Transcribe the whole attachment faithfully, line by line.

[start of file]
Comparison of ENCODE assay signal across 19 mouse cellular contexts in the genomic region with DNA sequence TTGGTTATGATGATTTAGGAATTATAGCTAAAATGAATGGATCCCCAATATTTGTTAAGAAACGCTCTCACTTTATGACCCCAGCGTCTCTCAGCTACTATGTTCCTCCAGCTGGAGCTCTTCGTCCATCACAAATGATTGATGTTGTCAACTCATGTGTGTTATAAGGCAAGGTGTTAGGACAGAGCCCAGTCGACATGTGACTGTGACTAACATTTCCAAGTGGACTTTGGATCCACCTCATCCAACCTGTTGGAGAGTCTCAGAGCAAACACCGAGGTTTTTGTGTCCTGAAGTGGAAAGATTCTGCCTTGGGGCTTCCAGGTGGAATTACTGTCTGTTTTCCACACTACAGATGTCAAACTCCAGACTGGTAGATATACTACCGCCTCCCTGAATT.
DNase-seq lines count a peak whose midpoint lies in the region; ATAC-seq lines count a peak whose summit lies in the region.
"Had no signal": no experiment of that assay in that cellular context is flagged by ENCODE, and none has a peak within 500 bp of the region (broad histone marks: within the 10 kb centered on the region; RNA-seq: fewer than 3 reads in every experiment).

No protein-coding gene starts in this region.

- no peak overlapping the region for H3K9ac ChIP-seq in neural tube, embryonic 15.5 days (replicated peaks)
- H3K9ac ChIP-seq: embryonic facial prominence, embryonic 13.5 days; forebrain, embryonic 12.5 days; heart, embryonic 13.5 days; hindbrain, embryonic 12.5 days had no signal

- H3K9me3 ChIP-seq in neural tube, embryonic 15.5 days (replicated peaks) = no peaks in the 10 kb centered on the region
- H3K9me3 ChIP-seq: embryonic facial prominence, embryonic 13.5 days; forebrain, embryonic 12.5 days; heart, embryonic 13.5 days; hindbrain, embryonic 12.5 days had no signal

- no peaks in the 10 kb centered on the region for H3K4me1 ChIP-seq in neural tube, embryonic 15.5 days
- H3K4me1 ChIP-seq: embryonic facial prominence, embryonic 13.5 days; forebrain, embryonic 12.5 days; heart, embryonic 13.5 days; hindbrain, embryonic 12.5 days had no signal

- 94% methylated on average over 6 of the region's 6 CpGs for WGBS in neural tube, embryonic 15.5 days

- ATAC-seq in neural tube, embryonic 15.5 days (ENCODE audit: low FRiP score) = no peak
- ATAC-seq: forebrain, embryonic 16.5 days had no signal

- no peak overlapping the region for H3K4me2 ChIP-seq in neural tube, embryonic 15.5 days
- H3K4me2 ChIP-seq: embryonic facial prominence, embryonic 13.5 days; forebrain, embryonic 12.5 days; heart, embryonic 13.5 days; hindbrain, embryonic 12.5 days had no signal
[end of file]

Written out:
Comparison of ENCODE assay signal across 19 mouse cellular contexts in the genomic region with DNA sequence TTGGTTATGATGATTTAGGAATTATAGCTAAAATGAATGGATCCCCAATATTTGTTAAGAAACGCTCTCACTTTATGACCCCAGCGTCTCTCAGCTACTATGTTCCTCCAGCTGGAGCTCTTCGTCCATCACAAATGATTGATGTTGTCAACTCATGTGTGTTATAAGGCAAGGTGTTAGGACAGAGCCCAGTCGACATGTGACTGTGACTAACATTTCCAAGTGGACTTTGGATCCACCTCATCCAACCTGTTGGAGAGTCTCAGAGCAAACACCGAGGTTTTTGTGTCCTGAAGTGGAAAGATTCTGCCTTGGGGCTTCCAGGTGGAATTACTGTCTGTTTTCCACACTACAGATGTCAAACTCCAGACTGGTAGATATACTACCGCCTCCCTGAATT.
DNase-seq lines count a peak whose midpoint lies in the region; ATAC-seq lines count a peak whose summit lies in the region.
"Had no signal": no experiment of that assay in that cellular context is flagged by ENCODE, and none has a peak within 500 bp of the region (broad histone marks: within the 10 kb centered on the region; RNA-seq: fewer than 3 reads in every experiment).

No protein-coding gene starts in this region.

- no peak overlapping the region for H3K9ac ChIP-seq in neural tube, embryonic 15.5 days (replicated peaks)
- H3K9ac ChIP-seq: embryonic facial prominence, embryonic 13.5 days; forebrain, embryonic 12.5 days; heart, embryonic 13.5 days; hindbrain, embryonic 12.5 days had no signal

- H3K9me3 ChIP-seq in neural tube, embryonic 15.5 days (replicated peaks) = no peaks in the 10 kb centered on the region
- H3K9me3 ChIP-seq: embryonic facial prominence, embryonic 13.5 days; forebrain, embryonic 12.5 days; heart, embryonic 13.5 days; hindbrain, embryonic 12.5 days had no signal

- no peaks in the 10 kb centered on the region for H3K4me1 ChIP-seq in neural tube, embryonic 15.5 days
- H3K4me1 ChIP-seq: embryonic facial prominence, embryonic 13.5 days; forebrain, embryonic 12.5 days; heart, embryonic 13.5 days; hindbrain, embryonic 12.5 days had no signal

- 94% methylated on average over 6 of the region's 6 CpGs for WGBS in neural tube, embryonic 15.5 days

- ATAC-seq in neural tube, embryonic 15.5 days (ENCODE audit: low FRiP score) = no peak
- ATAC-seq: forebrain, embryonic 16.5 days had no signal

- no peak overlapping the region for H3K4me2 ChIP-seq in neural tube, embryonic 15.5 days
- H3K4me2 ChIP-seq: embryonic facial prominence, embryonic 13.5 days; forebrain, embryonic 12.5 days; heart, embryonic 13.5 days; hindbrain, embryonic 12.5 days had no signal